How do antidepressants work?

No one knows for certain how antidepressants work. While we have many pieces of the puzzle, we still do not know how they all fit. What complicates our understanding how antidepressants work is not just the intricacies of brain functioning but also our limited understanding of what causes depression. Researchers still struggle with whether depression is just brain chemicals gone awry or a far more complicated story involving biological, psychological, relationship and even spiritual issues.

The first antidepressants were developed for different medical conditions but doctors observed they had a useful side effect of improving mood in depressed patients. They figured out that these drugs affected chemicals in the brain (neurotransmitters) that regulate mood. The brain is made of over 100 billion neurons that communicate to one another through these neurotransmitters. The three neurotransmitters most affected by these early antidepressants are serotonin, norepinephrine and dopamine. We now know that antidepressants also affect the part of the neuron that the neurotransmitters work on, called the receptor.

Most of the commonly used antidepressants used today alter either one or more of these neurotransmitter levels and/or their receptor site. This has been a remarkably safe and effective way to treat depression but not everyone does well with these types of medications. Scientists have recently discovered the role of other neurotransmitters and receptors in depression and are developing new antidepressants that modify them. One example is the neurotransmitter glutamate, which many drug companies are looking at as a promising target for better treating depression.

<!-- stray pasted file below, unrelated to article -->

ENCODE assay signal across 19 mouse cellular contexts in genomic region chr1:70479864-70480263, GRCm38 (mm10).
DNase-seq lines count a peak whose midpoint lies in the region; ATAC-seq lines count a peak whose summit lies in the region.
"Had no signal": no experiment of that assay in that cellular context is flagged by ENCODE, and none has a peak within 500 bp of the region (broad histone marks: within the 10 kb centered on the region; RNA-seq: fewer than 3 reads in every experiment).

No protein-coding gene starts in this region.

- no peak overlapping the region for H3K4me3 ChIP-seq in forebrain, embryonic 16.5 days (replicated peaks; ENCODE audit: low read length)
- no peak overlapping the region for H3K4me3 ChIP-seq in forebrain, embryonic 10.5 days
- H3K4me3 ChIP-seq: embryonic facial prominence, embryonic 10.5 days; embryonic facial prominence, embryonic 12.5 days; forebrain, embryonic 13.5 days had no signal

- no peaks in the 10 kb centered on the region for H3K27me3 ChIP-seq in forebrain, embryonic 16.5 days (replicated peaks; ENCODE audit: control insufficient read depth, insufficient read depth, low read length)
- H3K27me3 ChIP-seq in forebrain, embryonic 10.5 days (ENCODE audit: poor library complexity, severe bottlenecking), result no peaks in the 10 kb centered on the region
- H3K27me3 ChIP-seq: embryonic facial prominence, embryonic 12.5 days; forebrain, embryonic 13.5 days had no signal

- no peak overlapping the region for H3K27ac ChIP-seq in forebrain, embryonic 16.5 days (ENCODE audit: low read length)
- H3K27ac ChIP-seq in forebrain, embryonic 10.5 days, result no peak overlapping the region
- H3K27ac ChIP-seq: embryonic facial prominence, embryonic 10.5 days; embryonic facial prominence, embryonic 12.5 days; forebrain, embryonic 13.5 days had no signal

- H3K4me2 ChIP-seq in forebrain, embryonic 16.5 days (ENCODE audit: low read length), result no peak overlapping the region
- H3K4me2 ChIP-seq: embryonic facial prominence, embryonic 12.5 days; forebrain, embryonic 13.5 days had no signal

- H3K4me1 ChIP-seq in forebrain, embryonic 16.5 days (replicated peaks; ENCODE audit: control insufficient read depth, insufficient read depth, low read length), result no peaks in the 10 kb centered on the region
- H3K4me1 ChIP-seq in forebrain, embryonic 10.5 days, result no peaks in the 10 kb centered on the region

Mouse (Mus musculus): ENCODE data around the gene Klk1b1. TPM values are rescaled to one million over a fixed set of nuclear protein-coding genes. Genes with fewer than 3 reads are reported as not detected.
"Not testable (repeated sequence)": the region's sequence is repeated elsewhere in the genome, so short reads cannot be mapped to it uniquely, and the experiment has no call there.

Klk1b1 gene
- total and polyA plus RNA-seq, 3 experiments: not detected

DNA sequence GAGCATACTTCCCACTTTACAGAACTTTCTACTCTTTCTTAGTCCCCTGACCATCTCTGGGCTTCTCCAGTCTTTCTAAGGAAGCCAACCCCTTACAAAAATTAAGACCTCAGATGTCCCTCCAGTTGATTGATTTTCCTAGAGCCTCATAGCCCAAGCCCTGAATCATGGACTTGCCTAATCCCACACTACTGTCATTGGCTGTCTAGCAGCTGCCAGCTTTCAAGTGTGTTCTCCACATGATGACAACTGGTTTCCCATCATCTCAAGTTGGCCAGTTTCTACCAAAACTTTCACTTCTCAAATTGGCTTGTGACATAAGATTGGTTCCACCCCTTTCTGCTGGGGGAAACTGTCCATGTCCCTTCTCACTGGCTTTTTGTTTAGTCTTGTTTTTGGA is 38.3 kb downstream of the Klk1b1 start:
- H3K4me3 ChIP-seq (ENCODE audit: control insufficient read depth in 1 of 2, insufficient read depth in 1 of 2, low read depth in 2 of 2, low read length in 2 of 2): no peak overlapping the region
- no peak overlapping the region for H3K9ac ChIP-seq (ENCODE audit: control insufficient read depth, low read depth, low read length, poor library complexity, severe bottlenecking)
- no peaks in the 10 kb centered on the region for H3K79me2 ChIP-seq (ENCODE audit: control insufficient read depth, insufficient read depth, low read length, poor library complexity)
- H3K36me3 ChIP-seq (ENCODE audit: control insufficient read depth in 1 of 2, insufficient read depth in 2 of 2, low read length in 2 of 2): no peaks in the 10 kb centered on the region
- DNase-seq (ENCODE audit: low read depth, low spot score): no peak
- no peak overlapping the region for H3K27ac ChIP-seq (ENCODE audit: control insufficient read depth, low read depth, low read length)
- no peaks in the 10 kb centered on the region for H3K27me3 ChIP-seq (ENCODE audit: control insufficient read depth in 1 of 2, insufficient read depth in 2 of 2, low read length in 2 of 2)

As good as our current antidepressants are and as exciting as the new ones in development appear, medications alone are unlikely to be a “depression cure.” Fixing the physical and chemical changes in the brain seen in depression is just one important part of an effective treatment program.

Antidepressants reduce and reverse depression. They are believed to increase mood-boosting neurochemicals, such as serotonin, norepinephrine and dopamine, says Tarique Perera, MD, a psychiatrist with Contemporary Care of Connecticut.

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Important: This content reflects information from various individuals and organizations and may offer alternative or opposing points of view. It should not be used for medical advice, diagnosis or treatment. As always, you should consult with your healthcare provider about your specific health needs.